Managing Parental Responsibilities After a Divorce
July 27, 2020
Being a parent is hard under the best conditions, but when Illinois parents choose to go through a divorce, parenting can become even more complex. Even two people who can prioritize their children’s well-being may find it hard to agree to a schedule or arrangement through which each can spend meaningful time with their children. While parents are allowed to make their own plans that outline when and with whom children will live and visit, courts often must get involved in parental responsibility hearings to help the parties smooth out their disagreements.
In Illinois, parental responsibilities can be shared or be granted solely to one of a child’s parents. This post is not legal advice and only provides basic information on a complex legal topic. Readers with custody and parenting responsibility questions can talk to their own family law attorneys about their unique situations.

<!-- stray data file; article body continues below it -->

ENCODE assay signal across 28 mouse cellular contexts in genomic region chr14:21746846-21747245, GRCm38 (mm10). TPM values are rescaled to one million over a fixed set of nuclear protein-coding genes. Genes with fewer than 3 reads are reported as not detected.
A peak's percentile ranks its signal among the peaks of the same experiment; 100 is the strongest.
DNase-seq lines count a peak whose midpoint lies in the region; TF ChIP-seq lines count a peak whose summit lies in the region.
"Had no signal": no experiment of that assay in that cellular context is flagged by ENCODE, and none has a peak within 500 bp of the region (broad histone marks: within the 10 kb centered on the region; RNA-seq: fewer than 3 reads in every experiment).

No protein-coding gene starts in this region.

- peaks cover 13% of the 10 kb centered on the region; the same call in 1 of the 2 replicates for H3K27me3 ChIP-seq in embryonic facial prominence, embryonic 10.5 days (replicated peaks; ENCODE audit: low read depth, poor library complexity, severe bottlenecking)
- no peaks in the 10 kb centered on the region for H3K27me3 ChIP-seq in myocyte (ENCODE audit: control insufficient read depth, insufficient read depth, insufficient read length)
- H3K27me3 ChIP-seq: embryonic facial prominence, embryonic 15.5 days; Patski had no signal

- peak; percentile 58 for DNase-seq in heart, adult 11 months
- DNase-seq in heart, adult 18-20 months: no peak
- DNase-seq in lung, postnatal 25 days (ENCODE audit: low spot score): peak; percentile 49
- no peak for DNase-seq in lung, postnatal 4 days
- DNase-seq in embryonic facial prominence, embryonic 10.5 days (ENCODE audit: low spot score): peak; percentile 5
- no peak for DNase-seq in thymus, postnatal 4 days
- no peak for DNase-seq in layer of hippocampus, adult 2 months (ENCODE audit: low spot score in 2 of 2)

Shared or Joint Parental Responsibilities
Decisions regarding the care of children following a separation or divorce are based on how to serve the needs and interests of the affected kids. As all children are different, finding arrangements that met their best needs can be difficult. Often, however, children benefit from having time with both of their parents, and joint parental responsibilities can achieve these ends.
Sole Parental Responsibilities
If a parent may be unable to care for their child, they may be denied custodial rights in the assignment of parental responsibilities. Similarly, if a parent poses a danger or has inflicted harm on their child, they may not be allowed to have unsupervised time with their child in a custodial arrangement.
It is not possible to predict how a family’s parental responsibilities matter will resolve as all families have different needs and requirements. This post offers a general overview of an important family law topic. Specific guidance should be sought from knowledgeable family law attorneys.